My first impression after sitting through Birdman directed by Alejandro González Iñárritu and staring Michael Keaton as the star character Riggan Thomspon/Birdman was “what a strange movie.” My second impression was “I understand why the Academy Awards awarded this movie with Best Picture of 2014.” I’ve seen 3 of the 8 nominated pictures, now this will be the forth. And the 3 that I’ve seen (American Sniper, The Grand Budapest Hotel, and The Imitation Game) I enjoyed immensely. But in all honesty, how could the academy bypass a satirical, dramatic, superbly performed commentary on acting, theater, and Hollywood movie making? Most artists enjoy artistic movies that comment output themselves.
I don’t say this often because I actually like artsy films, but this film was a bit too artsy fartsy for me. There was too much I didn’t get, and I knew it when I was watching the movie, which isn’t always a good sign. Was there too much experimentation? I don’t know. There were quite a few long winded moments when the camera would pan the burgundy painted hallways of the theater or remain fixed on a stairwell for a few seconds longer than expected. I realized in those moments that the film was trying to convey something that I simply did not understand. It was like standing in front of a piece of abstract, contemporary art where you stare and say, “uh… ok…” The nudity and sex felt like it was put in to shock or give the impression that “we’re doing this because we can” instead of it really being essential to telling the stories of the actors in the film. The music was also very experimental, but even though I found it to be distracting and a little too modern jazz for my taste, it fit the movie wonderfully. The music, with it’s frenzied beats set the mood and enhanced the storyline in the way that a soundtrack should.
I found the whole birdman concept within the main character to be very intriguing. I liked how you are convinced at the beginning that this guy really could be a fallen super hero who got disenchanted with his life and decided to become a theater actor. (Crazier things happen in real life.) But as in The Black Swan (another fascinating yet disturbing movie) you gradually realize that these things you think are super powers may actually be delusions. The end was a bit more ambiguous than I was expecting, but I liked that because it allowed the movie to be interpreted as the audience wants. So, was he really a man with super powers or simply delusional?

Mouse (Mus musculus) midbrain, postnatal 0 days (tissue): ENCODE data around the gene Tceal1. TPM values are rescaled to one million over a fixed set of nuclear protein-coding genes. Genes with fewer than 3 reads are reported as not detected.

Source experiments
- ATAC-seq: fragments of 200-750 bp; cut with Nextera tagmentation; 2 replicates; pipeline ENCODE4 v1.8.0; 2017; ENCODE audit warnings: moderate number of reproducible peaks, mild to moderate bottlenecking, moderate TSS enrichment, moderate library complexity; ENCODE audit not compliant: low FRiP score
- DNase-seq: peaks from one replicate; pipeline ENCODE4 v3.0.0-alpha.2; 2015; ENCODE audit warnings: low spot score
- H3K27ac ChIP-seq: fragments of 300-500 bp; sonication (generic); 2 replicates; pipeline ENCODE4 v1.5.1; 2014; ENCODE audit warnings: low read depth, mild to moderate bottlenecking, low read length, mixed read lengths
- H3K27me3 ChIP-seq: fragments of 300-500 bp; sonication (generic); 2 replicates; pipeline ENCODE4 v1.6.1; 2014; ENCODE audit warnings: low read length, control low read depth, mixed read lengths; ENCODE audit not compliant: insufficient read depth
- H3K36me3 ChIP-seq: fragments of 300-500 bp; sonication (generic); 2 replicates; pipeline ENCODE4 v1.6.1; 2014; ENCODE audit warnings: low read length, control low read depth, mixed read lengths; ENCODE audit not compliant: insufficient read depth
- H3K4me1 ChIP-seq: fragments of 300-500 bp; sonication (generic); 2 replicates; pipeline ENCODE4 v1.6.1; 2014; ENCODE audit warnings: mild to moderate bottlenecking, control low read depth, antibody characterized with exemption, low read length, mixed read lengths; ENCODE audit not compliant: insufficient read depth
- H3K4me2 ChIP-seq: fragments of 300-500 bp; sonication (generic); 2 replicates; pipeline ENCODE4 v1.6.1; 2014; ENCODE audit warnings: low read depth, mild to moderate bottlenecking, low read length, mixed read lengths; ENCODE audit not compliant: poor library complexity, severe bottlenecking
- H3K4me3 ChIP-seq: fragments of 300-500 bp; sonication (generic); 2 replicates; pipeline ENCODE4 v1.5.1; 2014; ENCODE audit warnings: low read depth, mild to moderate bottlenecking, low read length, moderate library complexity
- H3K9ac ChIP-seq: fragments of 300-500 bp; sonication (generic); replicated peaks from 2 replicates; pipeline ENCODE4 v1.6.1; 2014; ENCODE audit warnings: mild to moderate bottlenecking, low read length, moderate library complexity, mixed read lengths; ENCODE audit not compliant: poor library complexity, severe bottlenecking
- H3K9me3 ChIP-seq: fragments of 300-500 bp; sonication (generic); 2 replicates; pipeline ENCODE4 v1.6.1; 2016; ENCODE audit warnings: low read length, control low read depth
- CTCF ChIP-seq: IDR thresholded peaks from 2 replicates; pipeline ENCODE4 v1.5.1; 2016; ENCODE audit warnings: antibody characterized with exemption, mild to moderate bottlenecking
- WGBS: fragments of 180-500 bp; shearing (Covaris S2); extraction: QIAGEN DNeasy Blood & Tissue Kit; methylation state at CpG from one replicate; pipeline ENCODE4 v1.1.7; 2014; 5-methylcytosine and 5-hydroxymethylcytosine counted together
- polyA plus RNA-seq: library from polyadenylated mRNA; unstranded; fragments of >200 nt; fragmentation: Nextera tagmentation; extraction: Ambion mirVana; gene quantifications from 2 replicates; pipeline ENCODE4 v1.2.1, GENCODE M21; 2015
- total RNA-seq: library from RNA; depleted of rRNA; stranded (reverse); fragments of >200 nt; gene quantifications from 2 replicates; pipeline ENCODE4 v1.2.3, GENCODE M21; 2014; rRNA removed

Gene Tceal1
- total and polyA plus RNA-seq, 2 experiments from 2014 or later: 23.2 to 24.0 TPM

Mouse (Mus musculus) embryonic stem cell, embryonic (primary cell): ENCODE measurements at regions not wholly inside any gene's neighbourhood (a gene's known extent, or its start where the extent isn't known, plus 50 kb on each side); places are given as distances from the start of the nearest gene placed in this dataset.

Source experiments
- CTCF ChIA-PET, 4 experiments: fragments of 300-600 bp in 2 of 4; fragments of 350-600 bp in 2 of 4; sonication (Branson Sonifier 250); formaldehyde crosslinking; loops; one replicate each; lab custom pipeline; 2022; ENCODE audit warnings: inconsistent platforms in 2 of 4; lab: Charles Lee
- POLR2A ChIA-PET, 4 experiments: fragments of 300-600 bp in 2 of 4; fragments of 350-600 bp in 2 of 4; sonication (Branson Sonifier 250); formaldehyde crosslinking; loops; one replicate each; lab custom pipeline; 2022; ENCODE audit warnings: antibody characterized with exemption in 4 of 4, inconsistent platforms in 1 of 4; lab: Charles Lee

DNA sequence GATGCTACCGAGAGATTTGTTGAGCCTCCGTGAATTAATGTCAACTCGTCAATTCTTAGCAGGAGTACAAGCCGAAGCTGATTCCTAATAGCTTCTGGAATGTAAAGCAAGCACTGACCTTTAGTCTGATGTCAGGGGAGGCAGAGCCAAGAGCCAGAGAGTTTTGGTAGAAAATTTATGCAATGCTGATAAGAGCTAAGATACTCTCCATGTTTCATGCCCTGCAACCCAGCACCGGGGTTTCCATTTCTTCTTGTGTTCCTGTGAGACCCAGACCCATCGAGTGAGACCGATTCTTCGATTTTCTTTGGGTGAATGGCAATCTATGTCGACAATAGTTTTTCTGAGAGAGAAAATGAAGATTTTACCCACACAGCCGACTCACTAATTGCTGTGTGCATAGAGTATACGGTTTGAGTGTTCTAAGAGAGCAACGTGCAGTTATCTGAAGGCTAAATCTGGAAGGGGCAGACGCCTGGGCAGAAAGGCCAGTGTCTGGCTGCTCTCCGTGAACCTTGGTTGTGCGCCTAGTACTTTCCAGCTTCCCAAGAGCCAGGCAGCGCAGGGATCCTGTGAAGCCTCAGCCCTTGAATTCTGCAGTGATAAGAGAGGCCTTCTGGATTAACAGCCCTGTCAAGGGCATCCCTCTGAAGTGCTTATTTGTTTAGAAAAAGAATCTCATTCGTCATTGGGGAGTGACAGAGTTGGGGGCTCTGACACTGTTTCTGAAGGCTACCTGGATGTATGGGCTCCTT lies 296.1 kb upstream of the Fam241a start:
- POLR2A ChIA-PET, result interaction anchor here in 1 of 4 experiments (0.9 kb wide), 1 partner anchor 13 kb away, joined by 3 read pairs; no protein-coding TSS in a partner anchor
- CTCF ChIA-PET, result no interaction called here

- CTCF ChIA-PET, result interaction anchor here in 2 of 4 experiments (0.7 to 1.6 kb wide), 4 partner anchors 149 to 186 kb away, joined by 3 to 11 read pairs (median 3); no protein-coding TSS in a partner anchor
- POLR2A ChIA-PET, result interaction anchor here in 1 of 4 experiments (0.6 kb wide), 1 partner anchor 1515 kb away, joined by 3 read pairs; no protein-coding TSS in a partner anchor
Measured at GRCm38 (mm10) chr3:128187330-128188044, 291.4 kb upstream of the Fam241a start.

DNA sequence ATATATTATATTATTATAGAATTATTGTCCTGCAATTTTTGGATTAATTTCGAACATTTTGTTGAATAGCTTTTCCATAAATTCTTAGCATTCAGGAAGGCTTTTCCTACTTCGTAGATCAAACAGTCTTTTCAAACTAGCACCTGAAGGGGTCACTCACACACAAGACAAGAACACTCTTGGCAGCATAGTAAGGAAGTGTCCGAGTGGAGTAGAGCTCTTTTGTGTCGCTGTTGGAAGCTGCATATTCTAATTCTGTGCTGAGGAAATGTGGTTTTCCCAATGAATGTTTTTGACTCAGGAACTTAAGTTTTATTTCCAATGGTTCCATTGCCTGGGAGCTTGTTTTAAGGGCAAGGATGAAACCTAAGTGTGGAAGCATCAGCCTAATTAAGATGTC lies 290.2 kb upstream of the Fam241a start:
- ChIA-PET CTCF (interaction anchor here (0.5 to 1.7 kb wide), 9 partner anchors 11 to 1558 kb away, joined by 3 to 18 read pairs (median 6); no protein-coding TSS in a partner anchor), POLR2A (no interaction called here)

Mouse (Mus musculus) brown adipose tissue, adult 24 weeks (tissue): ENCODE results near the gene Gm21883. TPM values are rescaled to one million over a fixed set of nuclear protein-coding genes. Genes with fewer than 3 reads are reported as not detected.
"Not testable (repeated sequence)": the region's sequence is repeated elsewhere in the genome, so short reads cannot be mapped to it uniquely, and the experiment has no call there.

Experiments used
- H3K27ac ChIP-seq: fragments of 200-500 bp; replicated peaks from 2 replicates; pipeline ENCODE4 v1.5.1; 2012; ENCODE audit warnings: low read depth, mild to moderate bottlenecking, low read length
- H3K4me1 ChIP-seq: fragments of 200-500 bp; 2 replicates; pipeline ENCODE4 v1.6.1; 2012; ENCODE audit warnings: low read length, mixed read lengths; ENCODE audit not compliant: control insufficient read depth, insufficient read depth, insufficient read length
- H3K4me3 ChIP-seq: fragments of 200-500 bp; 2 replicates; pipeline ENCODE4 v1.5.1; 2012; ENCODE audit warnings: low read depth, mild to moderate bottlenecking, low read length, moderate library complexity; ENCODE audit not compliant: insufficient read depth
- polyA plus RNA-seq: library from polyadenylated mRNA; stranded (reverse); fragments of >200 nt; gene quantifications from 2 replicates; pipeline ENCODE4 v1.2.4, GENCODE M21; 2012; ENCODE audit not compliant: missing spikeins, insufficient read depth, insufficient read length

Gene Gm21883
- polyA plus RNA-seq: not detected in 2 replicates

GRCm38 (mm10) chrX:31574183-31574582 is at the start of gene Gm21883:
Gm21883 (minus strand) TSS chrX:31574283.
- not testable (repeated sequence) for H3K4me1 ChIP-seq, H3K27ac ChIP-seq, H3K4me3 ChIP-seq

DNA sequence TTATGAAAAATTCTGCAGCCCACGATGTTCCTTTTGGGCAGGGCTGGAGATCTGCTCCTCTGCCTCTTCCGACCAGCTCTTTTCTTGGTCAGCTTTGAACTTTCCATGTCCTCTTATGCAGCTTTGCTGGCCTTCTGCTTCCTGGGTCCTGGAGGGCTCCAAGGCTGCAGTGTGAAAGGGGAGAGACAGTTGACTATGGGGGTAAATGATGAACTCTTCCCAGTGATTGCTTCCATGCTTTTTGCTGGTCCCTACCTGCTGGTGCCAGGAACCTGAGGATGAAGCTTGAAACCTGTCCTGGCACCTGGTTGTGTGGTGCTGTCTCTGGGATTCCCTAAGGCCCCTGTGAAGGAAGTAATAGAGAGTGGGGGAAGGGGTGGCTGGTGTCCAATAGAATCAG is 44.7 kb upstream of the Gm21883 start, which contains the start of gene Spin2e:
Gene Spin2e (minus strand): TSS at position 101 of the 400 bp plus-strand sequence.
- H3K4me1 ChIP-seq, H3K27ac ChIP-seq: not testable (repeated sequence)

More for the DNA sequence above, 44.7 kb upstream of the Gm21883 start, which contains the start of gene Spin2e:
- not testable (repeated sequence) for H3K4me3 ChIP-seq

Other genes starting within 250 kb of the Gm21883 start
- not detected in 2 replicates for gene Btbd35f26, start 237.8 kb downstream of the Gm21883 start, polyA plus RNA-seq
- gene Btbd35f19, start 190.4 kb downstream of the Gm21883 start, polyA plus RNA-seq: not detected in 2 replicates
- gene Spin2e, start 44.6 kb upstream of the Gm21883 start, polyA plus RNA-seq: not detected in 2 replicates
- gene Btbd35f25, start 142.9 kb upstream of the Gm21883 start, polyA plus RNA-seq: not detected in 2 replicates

I had mixed feelings about the presentation of the big message in the movie. It’s difficult to tackle a subject as complex as of being an actor struggling to create art and be appreciated as an artist in our contemporary, ever changing, fickle, instant gratification society and the irrational desires people have to make a difference for others. Many of these subjects were conveyed too subtilely in the cinematography and some other areas of the film and a little too heavy handed in much of the dialogue and interaction between the characters. One such scene between Riggan and his daughter left the movie goer part of me thinking, “Thank god. So that’s what this story is about.” But the writer in me was disappointed thinking, “Did it really have to spell it out so obviously for me to get it?” It left me wondering whether or not the the audience had to be told the point outright because the artsiness of the film was too subdued to make the point instead.